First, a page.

Supply Nation: Helping Indigenous businesses help their communities

When most people think of Indigenous business, they think tourism or the arts. But since 2009, B2B company Supply Nation has been linking the supply chains of corporate Australia with certified Indigenous companies offering everything from security and telecommunications to stationery, furniture and high-visibility gear.

“Supply Nation links procurement managers to Indigenous businesses because supply chain diversity brings social and commercial benefits,” says Supply Nation chair Leah Armstrong. “We also work to change the perception that Indigenous businesses are just about culture, artefacts and tourism.”

IAG has been a foundation member since Supply Nation’s launch in 2009, enthusiastically supporting the organisation’s goals and several Supply Nation-certified companies.

“We were one of the first corporate to sign-on and have been helping Supply Nation grow and thrive ever since,” says IAG EGM for Corporate Services Graham Falzon.

“Over the past few years we have seen a significant increase in both the number of Indigenous business and the range of industries they work with. We are seeing the creation of a pool of talented Indigenous entrepreneurs, and supporting them to grow goes to our belief of building resilient Indigenous businesses and communities,” he says.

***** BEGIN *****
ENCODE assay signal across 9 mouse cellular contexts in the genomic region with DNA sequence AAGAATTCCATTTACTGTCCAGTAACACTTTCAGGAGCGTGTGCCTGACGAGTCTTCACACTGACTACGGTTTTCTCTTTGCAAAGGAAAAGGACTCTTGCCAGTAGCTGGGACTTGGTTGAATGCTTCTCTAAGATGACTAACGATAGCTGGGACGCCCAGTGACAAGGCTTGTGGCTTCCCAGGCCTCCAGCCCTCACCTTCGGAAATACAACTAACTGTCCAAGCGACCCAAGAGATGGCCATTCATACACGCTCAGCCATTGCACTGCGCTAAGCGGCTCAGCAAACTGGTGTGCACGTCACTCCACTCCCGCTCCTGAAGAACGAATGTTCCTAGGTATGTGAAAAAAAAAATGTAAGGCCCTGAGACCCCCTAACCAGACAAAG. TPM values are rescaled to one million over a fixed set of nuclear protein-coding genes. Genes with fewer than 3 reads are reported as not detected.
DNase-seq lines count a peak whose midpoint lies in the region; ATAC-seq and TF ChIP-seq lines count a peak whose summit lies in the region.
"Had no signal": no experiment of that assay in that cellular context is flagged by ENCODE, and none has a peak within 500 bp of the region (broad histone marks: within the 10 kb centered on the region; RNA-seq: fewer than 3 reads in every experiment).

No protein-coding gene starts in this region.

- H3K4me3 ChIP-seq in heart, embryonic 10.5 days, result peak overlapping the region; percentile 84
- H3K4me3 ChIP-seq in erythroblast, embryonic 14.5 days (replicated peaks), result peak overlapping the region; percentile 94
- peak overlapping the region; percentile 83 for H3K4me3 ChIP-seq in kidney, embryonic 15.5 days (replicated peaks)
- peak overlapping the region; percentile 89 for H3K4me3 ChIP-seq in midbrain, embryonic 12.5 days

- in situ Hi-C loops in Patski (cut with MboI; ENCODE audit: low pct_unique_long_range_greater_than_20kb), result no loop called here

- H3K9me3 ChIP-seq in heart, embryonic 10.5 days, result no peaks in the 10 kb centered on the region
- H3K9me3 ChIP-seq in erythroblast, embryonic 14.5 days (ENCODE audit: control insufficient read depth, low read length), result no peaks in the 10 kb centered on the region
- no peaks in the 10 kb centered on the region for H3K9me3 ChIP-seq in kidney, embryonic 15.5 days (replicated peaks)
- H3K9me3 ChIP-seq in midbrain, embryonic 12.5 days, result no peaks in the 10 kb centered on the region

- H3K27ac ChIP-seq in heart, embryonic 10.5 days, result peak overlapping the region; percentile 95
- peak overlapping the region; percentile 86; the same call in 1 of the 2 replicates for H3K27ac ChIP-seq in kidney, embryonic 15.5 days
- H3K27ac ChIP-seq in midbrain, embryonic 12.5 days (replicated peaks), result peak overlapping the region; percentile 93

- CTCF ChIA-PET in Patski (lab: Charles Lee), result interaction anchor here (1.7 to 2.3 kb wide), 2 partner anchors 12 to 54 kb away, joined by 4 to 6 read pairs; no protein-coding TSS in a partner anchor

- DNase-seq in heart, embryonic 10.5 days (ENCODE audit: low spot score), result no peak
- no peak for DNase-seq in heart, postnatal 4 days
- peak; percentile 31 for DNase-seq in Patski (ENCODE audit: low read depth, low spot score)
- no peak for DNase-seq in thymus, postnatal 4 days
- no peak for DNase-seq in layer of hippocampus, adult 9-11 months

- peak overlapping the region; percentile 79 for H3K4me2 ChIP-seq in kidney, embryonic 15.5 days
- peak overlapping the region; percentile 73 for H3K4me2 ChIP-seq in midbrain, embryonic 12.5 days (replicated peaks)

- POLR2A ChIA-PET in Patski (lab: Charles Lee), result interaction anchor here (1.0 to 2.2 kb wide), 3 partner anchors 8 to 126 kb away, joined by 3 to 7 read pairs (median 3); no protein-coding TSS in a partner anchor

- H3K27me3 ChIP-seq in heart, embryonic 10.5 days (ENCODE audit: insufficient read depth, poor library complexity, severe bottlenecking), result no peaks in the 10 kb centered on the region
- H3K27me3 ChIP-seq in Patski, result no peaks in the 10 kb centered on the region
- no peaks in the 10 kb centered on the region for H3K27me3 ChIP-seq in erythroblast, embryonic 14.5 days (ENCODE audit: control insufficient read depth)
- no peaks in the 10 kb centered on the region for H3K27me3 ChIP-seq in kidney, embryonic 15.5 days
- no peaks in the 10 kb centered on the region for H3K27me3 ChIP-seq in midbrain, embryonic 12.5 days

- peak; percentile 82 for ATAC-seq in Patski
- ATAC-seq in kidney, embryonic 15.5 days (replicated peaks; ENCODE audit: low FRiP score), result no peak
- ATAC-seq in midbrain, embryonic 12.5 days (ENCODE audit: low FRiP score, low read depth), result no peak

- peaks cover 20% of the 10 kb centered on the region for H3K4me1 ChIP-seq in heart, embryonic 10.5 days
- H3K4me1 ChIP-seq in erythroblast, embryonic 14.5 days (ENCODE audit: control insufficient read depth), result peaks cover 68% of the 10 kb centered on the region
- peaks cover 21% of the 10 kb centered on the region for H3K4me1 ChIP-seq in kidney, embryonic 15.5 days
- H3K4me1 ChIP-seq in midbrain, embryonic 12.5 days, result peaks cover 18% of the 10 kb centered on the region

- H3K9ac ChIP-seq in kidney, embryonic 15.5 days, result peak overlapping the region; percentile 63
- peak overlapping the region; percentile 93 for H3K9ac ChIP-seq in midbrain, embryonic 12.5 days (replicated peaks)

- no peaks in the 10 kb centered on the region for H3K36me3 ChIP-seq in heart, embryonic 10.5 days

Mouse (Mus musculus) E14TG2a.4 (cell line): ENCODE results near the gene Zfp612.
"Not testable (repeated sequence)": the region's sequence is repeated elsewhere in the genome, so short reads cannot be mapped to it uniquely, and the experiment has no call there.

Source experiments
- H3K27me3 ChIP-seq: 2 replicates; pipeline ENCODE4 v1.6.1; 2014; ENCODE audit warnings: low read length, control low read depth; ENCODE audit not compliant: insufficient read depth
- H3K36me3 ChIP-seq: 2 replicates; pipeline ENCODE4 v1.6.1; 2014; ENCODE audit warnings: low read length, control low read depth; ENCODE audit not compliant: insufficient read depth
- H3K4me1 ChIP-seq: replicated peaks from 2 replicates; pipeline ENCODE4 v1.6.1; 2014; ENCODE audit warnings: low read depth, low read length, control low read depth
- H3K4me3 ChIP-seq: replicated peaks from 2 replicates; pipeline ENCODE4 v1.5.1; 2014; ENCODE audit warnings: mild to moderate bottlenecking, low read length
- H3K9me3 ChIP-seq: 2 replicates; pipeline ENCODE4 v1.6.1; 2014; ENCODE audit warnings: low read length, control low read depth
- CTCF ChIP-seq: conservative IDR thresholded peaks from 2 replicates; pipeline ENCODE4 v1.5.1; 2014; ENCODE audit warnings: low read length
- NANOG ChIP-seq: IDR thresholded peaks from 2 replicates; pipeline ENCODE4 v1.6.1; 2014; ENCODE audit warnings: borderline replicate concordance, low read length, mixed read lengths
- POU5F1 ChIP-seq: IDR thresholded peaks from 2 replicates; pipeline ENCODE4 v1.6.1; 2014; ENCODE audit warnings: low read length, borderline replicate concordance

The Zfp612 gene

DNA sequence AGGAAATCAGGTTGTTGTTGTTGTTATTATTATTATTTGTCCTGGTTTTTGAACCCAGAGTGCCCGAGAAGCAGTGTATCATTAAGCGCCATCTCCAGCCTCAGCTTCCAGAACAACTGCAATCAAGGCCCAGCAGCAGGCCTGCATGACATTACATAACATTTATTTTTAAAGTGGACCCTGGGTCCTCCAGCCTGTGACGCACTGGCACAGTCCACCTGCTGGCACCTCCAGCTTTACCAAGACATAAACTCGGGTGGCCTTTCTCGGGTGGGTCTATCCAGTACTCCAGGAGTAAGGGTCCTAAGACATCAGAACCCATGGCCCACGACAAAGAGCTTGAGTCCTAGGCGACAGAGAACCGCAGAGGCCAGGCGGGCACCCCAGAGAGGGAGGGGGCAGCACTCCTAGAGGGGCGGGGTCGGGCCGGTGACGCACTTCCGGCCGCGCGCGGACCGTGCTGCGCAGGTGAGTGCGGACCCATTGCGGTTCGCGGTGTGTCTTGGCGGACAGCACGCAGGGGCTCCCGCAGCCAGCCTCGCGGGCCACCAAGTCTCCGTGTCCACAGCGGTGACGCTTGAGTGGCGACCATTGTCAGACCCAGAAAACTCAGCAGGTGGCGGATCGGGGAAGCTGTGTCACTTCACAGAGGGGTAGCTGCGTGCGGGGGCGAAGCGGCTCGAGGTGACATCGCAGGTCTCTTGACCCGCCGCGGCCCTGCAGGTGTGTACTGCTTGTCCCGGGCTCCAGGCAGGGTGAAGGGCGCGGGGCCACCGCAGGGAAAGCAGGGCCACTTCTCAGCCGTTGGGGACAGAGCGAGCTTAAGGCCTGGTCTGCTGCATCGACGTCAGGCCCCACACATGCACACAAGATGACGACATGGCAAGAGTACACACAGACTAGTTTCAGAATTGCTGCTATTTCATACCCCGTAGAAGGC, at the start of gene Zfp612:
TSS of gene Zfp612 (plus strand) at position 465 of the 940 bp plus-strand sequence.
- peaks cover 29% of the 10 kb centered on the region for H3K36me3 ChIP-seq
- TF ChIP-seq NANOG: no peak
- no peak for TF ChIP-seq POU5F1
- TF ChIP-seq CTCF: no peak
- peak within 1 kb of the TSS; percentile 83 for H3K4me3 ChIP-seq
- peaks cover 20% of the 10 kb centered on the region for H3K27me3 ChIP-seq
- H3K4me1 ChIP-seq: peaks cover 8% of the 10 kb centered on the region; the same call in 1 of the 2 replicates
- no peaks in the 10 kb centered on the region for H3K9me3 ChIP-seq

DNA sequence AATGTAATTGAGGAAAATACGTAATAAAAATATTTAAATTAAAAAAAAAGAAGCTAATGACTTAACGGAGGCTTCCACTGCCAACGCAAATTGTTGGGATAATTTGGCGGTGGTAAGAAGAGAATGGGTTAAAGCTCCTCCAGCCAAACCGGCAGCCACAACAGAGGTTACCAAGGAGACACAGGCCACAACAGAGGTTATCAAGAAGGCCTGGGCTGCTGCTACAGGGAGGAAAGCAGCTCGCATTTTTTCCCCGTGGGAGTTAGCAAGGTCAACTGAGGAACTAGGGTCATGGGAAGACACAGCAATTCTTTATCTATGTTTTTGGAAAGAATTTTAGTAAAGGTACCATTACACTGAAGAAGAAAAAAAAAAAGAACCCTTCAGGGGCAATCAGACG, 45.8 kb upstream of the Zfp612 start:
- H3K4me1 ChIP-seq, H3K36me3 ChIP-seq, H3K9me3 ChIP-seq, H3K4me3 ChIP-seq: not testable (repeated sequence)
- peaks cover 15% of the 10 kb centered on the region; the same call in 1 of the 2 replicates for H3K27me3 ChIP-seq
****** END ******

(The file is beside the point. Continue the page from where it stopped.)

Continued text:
In 2014, when IAG wanted to create a series of videos to tells its 2013 Reconciliation Action Plan (RAP) story, it engaged Indigenous creative agency, Gilimbaa, a Supply Nation certified company.

Since thenasaa, IAG has been just as committed to using Indigenous companies such as Kallico Catering, Inside Policy and Arilla. The use of Supply Nation as a procurement tool has been actively promoted throughout the company as a way of continually increasing the number of Indigenous companies that we work with.

In 2016, Supply Nation ran a tradeshow – Connect 2016 – with the aim of linking Indigenous businesses with non-Indigenous companies across Australia. This allowed IAG to build business connections with Indigenous construction and property suppliers. These suppliers were invited to present an overview of their business and services to the IAG stakeholders who utilise these services.

Ms Armstrong said businesses must pass rigorous certification before Supply Nation will connect them to supply chains.

After the contract is signed, corporate Australia and government clients get to appreciate “the transfer of knowledge and the cultural piece that engagement brings”.

“From this transaction point, you then you see the social impacts that arise from the growth of Indigenous businesses: higher employment; more wealth in the community; greater pride; and families able to break the cycle of disadvantage.”

It is obvious why IAG’s long-term and ongoing relationship with Supply Nation is part of its future RAP goals to support the resilience of Indigenous business and community organisations.